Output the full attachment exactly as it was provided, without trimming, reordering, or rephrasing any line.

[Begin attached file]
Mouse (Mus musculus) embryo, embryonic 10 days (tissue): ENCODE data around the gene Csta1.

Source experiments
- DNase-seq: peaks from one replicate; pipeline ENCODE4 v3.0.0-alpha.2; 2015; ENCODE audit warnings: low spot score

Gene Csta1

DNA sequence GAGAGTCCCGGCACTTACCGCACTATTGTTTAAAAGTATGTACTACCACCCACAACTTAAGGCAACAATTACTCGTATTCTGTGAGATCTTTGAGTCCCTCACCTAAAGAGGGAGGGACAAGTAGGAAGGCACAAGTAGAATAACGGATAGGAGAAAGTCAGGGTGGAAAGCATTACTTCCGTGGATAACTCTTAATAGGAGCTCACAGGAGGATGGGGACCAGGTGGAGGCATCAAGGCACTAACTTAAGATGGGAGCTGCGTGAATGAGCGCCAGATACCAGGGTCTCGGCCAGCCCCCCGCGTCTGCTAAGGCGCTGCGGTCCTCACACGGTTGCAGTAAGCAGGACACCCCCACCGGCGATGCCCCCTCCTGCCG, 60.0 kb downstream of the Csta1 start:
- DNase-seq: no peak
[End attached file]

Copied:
Mouse (Mus musculus) embryo, embryonic 10 days (tissue): ENCODE data around the gene Csta1.

Source experiments
- DNase-seq: peaks from one replicate; pipeline ENCODE4 v3.0.0-alpha.2; 2015; ENCODE audit warnings: low spot score

Gene Csta1

DNA sequence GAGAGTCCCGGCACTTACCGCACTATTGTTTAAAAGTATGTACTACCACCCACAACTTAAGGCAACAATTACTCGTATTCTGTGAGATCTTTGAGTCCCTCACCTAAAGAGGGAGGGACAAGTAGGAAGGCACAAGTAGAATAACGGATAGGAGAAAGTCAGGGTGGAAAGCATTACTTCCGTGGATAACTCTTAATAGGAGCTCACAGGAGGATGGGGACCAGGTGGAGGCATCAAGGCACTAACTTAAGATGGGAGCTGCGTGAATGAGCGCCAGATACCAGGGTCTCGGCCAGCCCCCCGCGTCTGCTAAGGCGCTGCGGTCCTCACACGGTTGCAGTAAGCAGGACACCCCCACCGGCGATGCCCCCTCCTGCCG, 60.0 kb downstream of the Csta1 start:
- DNase-seq: no peak